AstraZeneca Files EUA for the First COVID-19 Antibody Prophylaxis


AstraZeneca’s long-acting antibody, AZD7442, would act as a supplement to vaccination and could provide up to a year of protection against symptomatic COVID-19.

monoclonal antibody

AstraZeneca submitted a Food and Drug Administration (FDA) request today for an Emergency Use Authorization (EUA) for AZD7442, its long-acting antibody (LAAB) combination.

If approved, AZD7442 would become the first drug to provide pre-exposure prophylaxis for symptomatic COVID-19.

AZD7442 is already the first LAAB with phase 3 data showing a statistically significant reduction in the risk of developing symptomatic COVID-19.

AZD7442 is intended to supplement a COVID-19 vaccination to further protect vulnerable populations from contracting severe, symptomatic COVID-19.

The PROVENT trial conducted in August showed high-level results for the pre-exposure prophylaxis AZD7442, which reduced the risk of symptomatic COVID-19 by 77% (95% confidence interval (CI): 46, 90) as compared to a placebo.

The trial population intentionally included a majority (>75%) of people with comorbidities, who would be among those most in need of additional COVID-19 protection. There were 25 cases of symptomatic COVID-19 throughout the trial. Additionally, AZD7442 was well-tolerated by the trial participants.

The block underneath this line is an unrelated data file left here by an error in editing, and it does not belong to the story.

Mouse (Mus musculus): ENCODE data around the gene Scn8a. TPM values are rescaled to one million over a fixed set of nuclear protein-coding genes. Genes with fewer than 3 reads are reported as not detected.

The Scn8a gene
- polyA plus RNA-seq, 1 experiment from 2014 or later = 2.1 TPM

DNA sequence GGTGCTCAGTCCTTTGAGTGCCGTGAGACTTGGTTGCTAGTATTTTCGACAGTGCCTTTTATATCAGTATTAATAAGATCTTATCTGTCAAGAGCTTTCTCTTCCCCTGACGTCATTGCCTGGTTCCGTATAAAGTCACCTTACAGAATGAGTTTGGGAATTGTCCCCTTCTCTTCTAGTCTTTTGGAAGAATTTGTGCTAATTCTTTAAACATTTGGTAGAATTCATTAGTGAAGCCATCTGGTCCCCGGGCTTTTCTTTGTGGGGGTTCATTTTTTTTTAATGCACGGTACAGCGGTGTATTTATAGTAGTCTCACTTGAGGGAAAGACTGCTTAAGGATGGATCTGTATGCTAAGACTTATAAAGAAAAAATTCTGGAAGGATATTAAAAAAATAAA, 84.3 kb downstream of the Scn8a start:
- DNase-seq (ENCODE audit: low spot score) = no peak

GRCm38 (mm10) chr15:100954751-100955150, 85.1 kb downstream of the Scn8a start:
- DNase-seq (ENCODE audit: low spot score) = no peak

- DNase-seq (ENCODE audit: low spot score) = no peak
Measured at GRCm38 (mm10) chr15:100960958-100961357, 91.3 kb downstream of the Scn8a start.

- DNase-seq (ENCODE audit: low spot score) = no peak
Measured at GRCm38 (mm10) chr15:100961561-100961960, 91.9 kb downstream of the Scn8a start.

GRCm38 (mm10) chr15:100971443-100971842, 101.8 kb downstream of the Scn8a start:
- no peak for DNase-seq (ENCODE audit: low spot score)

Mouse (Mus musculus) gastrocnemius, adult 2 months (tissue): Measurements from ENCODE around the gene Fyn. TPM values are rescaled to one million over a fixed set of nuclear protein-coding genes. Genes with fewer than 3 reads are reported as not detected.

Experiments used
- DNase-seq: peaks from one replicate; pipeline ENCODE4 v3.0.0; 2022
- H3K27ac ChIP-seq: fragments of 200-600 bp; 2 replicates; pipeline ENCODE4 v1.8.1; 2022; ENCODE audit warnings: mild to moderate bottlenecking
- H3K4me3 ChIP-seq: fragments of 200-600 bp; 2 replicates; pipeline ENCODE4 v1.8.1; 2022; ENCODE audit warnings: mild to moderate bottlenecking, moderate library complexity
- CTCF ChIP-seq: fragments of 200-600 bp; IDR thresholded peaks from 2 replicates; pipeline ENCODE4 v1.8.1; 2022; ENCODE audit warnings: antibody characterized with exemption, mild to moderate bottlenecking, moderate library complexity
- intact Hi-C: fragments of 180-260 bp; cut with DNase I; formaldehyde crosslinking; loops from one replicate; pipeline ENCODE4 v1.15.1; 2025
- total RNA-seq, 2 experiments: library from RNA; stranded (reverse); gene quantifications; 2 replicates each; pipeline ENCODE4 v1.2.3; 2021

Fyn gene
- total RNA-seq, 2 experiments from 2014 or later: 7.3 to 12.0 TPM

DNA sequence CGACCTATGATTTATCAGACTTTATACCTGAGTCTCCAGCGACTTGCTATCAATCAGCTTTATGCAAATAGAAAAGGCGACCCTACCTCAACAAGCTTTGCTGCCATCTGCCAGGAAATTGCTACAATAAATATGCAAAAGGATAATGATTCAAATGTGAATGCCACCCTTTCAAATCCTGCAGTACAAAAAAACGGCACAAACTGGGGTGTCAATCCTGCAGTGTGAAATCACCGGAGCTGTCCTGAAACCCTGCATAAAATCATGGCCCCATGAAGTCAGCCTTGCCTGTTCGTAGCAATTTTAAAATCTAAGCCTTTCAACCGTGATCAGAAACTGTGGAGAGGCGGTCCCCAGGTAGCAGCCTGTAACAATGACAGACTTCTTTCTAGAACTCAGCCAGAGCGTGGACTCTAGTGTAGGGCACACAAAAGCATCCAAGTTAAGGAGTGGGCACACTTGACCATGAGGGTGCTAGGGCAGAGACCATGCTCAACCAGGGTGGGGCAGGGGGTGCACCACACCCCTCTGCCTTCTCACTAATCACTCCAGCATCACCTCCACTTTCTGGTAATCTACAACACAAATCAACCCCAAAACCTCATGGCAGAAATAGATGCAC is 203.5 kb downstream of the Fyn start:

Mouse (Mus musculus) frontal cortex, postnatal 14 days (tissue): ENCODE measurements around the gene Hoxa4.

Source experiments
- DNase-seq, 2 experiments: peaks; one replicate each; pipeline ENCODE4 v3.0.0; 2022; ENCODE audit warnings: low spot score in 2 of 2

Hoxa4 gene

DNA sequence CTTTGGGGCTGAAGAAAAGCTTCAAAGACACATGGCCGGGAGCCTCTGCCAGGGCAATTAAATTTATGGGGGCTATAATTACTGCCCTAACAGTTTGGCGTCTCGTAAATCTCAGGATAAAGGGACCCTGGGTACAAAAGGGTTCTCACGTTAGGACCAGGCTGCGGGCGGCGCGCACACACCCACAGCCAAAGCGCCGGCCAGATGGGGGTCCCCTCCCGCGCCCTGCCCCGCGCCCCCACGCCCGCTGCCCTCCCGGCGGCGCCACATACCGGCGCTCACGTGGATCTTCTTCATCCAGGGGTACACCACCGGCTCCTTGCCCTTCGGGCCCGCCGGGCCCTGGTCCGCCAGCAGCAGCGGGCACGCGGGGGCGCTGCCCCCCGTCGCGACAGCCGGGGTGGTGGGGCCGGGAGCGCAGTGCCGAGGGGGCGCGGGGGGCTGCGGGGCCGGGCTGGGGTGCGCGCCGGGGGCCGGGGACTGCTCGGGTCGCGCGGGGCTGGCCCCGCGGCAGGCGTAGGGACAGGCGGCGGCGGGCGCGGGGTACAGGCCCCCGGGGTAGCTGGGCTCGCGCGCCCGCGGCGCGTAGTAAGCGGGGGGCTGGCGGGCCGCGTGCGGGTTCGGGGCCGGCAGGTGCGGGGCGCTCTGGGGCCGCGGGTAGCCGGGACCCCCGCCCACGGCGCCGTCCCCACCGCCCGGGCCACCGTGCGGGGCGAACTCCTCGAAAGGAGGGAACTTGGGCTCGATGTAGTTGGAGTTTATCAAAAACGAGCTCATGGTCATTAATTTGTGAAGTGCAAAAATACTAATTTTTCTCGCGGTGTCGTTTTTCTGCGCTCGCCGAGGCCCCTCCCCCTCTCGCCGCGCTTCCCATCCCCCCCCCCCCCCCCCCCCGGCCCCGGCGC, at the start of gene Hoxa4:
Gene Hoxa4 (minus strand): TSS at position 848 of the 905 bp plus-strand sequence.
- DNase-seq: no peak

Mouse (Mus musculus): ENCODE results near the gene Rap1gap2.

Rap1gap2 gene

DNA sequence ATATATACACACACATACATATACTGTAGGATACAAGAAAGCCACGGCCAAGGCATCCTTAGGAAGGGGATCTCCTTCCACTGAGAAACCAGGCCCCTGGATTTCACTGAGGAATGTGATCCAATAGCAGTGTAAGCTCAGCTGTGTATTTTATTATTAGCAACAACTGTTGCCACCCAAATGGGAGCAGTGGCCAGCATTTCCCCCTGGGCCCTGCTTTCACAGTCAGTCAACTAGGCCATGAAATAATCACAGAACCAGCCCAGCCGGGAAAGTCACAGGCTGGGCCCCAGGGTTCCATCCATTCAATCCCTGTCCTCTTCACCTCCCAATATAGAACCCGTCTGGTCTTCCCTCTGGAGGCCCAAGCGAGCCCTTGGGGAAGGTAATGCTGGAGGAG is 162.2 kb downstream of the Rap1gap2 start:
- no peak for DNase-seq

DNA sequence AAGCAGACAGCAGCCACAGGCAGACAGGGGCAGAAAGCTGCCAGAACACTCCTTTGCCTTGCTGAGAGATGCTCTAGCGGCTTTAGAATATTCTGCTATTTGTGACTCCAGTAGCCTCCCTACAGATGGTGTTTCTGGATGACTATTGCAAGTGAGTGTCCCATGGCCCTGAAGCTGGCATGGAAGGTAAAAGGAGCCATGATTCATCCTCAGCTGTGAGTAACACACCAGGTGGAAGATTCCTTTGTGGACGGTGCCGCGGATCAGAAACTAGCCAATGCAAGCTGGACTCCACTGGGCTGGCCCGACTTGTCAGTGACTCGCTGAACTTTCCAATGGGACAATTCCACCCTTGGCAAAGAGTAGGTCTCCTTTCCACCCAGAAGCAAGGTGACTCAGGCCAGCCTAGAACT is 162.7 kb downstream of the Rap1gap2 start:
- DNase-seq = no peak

AstraZeneca formulated AZD7442 with their YTE half-life extension technology, which promises to more than triple the drug’s durability compared to conventional antibodies. The half-life extension could provide up to 12 months of COVID-19 protection after a single dose.

Preliminary in vitro findings show that AZD7442 demonstrates broad anti-COVID activity, and in particular neutralizes recent emergent COVID-19 viral variants, including the Delta and Mu variants.

AZD7442 is a combination of the tixagevimab (AZD8895) and cilgavimab (AZD1061) LAABs, derived from B-cells donated by patients recovering from COVID-19.

Vanderbilt University Medical Center discovered the human monoclonal antibodies that bind to distinct sites on the COVID-19 spike protein, and AstraZeneca licensed the technology in June 2020, before optimizing it with half-life extension, reduced Fc receptor, and complement C1q binding.

AZD7442 is being developed with the support of the US and other governments worldwide are in conversation with AstraZeneca to negotiate supply agreements for AZD7442.

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